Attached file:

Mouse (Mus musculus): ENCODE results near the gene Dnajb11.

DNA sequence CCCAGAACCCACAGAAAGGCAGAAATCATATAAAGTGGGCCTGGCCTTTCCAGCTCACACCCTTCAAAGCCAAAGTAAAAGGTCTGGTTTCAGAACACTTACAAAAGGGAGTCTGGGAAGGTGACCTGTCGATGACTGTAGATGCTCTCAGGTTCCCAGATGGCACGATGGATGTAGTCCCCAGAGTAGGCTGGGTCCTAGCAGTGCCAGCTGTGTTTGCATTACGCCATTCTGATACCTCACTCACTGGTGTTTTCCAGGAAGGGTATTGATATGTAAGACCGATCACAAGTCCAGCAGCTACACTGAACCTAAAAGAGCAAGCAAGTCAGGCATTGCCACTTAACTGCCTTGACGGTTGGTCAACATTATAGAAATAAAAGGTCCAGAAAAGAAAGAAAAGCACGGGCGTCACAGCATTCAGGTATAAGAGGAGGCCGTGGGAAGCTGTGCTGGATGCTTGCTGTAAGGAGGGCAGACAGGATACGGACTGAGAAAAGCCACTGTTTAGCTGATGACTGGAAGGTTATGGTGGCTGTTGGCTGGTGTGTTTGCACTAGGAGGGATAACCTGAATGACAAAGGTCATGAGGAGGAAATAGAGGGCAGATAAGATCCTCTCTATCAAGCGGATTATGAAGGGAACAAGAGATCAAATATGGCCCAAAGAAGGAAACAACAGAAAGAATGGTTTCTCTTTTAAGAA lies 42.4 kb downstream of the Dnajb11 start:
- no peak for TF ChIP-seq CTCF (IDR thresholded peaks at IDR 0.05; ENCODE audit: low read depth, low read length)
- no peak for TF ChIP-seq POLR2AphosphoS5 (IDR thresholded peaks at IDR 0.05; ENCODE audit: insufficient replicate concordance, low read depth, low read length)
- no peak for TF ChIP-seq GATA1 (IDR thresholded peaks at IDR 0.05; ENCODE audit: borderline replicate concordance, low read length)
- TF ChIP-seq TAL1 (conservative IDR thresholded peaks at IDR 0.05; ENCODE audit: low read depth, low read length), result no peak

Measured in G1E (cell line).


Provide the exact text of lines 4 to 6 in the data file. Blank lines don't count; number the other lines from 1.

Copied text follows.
- no peak for TF ChIP-seq POLR2AphosphoS5 (IDR thresholded peaks at IDR 0.05; ENCODE audit: insufficient replicate concordance, low read depth, low read length)
- no peak for TF ChIP-seq GATA1 (IDR thresholded peaks at IDR 0.05; ENCODE audit: borderline replicate concordance, low read length)
- TF ChIP-seq TAL1 (conservative IDR thresholded peaks at IDR 0.05; ENCODE audit: low read depth, low read length), result no peak